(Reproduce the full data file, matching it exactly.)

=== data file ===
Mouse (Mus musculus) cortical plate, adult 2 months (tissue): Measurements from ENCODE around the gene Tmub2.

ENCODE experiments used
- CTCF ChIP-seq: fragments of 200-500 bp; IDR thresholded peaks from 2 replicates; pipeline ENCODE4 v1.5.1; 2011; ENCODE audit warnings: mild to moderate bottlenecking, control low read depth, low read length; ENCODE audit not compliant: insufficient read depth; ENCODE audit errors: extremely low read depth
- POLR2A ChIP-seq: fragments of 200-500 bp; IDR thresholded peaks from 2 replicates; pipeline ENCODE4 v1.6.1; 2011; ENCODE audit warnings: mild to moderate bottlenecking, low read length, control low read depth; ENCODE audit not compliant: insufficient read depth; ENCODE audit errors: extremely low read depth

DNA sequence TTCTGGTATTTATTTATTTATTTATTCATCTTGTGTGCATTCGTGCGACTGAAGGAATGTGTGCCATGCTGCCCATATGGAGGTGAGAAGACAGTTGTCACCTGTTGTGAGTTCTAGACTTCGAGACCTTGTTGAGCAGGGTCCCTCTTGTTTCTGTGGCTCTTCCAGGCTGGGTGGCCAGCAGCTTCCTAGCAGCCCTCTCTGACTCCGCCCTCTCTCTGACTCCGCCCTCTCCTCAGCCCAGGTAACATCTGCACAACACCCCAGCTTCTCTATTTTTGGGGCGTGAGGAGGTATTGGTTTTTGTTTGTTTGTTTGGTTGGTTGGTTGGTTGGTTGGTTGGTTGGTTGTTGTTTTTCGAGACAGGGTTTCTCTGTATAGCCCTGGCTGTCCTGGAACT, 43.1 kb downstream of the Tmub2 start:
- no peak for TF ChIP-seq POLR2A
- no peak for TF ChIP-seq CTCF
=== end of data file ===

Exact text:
Mouse (Mus musculus) cortical plate, adult 2 months (tissue): Measurements from ENCODE around the gene Tmub2.

ENCODE experiments used
- CTCF ChIP-seq: fragments of 200-500 bp; IDR thresholded peaks from 2 replicates; pipeline ENCODE4 v1.5.1; 2011; ENCODE audit warnings: mild to moderate bottlenecking, control low read depth, low read length; ENCODE audit not compliant: insufficient read depth; ENCODE audit errors: extremely low read depth
- POLR2A ChIP-seq: fragments of 200-500 bp; IDR thresholded peaks from 2 replicates; pipeline ENCODE4 v1.6.1; 2011; ENCODE audit warnings: mild to moderate bottlenecking, low read length, control low read depth; ENCODE audit not compliant: insufficient read depth; ENCODE audit errors: extremely low read depth

DNA sequence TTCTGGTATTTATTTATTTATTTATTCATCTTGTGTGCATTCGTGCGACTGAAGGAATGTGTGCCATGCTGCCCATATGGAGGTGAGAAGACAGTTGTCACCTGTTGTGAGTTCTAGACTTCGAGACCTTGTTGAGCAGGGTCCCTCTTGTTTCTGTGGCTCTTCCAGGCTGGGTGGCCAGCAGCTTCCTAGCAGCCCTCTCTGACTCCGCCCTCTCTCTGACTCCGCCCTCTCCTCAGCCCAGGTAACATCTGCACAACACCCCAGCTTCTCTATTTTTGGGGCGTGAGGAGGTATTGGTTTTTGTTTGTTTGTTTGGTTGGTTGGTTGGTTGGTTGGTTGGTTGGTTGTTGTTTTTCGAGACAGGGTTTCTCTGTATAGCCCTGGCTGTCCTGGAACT, 43.1 kb downstream of the Tmub2 start:
- no peak for TF ChIP-seq POLR2A
- no peak for TF ChIP-seq CTCF